Other than Segovia, are there towns at or above 1000m elevation with population 25k or more? Ideally any such town would be within a 3 hour public transit ride from a town of 250k population or more.
 

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Never been to Soria, but I could quite happily imagine myself spending any remote chance I might have of retirement in Avila or Segovia...

All that roasted kid goat in winter!!!

Nice plan.
 

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Personally I'd give Teruel a miss.
We use the motorway that runs round it quite frequently.
The motorway at that point is always much cooler than the road leading to and fro by several degrees, not nice in winter.
We did deviate into the town on one occasion, and found nothing that warranted mention or even looking at.
Will gladly stop again if somebody on here can contradict me.
 

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Dancebert, I notice that you are in Thailand, as I am.

If I can be of any help to you (I lived for 9 years in Madrid, so know Spain quite well), just let me know.
 

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One advantage that Cuenca has is that it's really well-connected by high-speed rail to large cities. Besides Madrid, which I mentioned earlier, Cuenca is about 1 hour to Valencia, 1.5 hours to Alicante, 2 hours to Cordoba and 3 hours to Sevilla.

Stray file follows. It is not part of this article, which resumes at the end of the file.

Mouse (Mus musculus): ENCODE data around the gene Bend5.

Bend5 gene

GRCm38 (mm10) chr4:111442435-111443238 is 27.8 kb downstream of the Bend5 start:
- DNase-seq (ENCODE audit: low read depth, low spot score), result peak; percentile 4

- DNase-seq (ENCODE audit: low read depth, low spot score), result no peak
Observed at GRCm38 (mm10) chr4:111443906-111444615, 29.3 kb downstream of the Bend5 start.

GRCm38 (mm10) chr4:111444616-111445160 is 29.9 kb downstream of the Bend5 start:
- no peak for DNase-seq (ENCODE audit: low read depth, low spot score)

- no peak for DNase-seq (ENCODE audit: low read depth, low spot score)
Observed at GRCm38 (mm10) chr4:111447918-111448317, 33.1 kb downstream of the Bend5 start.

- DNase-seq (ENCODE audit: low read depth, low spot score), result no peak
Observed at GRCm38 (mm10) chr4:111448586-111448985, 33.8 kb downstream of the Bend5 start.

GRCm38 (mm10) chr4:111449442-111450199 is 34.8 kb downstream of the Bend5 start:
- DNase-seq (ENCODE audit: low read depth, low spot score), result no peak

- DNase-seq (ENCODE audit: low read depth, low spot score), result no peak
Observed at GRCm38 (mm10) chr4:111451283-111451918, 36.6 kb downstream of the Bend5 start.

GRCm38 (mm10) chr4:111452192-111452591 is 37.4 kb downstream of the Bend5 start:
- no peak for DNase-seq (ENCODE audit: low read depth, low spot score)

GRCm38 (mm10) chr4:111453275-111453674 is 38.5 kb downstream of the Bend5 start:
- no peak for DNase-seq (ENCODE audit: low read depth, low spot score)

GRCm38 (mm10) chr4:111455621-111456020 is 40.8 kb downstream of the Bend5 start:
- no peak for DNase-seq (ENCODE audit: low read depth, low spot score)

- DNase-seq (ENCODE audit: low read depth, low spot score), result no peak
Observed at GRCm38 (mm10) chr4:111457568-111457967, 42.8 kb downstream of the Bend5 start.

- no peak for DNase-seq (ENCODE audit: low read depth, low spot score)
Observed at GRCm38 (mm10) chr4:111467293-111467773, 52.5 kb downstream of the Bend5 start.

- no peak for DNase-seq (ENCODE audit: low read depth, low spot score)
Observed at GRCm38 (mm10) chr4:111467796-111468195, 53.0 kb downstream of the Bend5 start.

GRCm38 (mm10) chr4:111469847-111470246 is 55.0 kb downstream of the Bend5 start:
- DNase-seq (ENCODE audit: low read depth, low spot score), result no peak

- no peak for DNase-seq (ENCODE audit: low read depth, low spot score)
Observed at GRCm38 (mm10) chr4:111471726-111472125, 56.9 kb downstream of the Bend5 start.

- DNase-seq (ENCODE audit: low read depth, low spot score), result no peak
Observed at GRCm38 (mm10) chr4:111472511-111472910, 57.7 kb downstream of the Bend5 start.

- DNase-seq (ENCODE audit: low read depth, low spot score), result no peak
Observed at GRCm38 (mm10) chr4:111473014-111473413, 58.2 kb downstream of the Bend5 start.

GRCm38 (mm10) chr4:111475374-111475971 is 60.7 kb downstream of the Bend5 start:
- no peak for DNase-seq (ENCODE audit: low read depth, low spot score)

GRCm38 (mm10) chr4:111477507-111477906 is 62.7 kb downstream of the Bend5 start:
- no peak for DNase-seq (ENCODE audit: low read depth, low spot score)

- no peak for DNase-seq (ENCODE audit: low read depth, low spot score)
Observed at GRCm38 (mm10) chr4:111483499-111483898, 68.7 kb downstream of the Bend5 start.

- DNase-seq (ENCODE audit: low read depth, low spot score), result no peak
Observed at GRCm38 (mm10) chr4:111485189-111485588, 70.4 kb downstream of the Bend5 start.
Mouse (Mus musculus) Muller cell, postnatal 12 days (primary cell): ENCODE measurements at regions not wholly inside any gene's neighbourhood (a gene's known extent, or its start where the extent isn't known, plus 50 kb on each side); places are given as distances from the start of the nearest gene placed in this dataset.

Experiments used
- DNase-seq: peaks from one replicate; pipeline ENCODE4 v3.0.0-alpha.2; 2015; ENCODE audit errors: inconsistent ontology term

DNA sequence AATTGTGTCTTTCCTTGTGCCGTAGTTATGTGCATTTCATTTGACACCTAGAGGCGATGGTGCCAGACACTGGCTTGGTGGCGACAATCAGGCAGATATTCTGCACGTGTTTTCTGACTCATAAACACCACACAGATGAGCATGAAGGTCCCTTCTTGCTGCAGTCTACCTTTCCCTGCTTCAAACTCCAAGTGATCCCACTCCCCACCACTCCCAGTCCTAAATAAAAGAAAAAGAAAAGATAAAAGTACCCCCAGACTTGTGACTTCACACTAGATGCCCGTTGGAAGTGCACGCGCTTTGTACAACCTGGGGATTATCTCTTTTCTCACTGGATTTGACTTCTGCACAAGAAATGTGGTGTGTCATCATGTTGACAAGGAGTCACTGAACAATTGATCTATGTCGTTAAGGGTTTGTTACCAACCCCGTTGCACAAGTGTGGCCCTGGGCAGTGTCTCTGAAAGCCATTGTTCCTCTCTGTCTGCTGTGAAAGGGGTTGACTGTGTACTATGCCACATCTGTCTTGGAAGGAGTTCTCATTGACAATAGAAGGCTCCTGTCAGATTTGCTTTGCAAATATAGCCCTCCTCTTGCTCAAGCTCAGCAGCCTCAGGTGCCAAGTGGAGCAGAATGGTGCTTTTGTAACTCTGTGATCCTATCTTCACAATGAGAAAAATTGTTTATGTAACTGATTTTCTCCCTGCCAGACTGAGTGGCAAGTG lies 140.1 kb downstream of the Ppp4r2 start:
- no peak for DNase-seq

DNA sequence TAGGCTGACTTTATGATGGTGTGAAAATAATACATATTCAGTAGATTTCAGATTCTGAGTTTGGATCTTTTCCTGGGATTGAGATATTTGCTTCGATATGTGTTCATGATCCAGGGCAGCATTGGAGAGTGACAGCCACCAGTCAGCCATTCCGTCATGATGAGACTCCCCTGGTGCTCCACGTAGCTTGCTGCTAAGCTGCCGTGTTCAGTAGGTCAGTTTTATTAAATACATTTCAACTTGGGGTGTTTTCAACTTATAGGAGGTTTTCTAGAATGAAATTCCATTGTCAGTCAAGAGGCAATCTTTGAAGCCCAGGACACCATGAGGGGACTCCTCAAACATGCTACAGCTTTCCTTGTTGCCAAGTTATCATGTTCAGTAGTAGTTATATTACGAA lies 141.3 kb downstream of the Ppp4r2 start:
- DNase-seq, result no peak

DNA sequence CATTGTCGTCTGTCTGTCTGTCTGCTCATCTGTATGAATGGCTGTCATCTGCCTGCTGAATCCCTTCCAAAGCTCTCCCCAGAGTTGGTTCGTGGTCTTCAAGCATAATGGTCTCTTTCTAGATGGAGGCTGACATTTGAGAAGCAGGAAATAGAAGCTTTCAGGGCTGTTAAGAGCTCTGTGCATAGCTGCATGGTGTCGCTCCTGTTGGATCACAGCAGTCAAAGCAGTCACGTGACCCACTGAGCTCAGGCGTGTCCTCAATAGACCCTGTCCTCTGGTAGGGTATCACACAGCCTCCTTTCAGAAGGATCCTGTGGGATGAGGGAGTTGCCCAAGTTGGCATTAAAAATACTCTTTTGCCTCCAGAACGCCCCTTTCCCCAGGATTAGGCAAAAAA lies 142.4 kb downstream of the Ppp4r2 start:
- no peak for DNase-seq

Ideally any such town would be within a 3 hour public transit ride from a town of 250k population or more.
 

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One advantage that Cuenca has is that it's really well-connected by high-speed rail to large cities. Besides Madrid, which I mentioned earlier, Cuenca is about 1 hour to Valencia, 1.5 hours to Alicante, 2 hours to Cordoba and 3 hours to Sevilla.
But it is actually below 1000m...

Soria is a beautiful area, it's a small town and it is pretty cold in the winter. We found a bar that had a large pipe running along the length of the bar as a form of central heating. I think we went there three times in one afternoon the Easter we were visiting, just to warm up. Oh, they did have delicious torrijas too!:)
Torrija - Wikipedia, the free encyclopedia
 

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All characterised by being absolutely bl**dy freezing winter. Especially Avila which is right next to the mountains

Living in Thailand, I can fully appreciate why being "bl**dy freezing" in winter would be quite an attractive proposition for the OP!

On my last trip to Europe (Berlin in February), I was outside in the street smoking in just a shirt on my upper body. A colleague asked me "aren't you cold?" and I replied "yes! and I'm loving it, I have to enjoy it while I can!"
 

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Personally I'd give Teruel a miss.
We use the motorway that runs round it quite frequently.
The motorway at that point is always much cooler than the road leading to and fro by several degrees, not nice in winter.
We did deviate into the town on one occasion, and found nothing that warranted mention or even looking at.
Will gladly stop again if somebody on here can contradict me.
Centre of Teruel contains some of the best Mudéjar architecture in Spain, as well as some interesting Modernista examples. Admittedly the centre is not that big and can definitely be "done" in a day, but it's definitely worth stopping off at.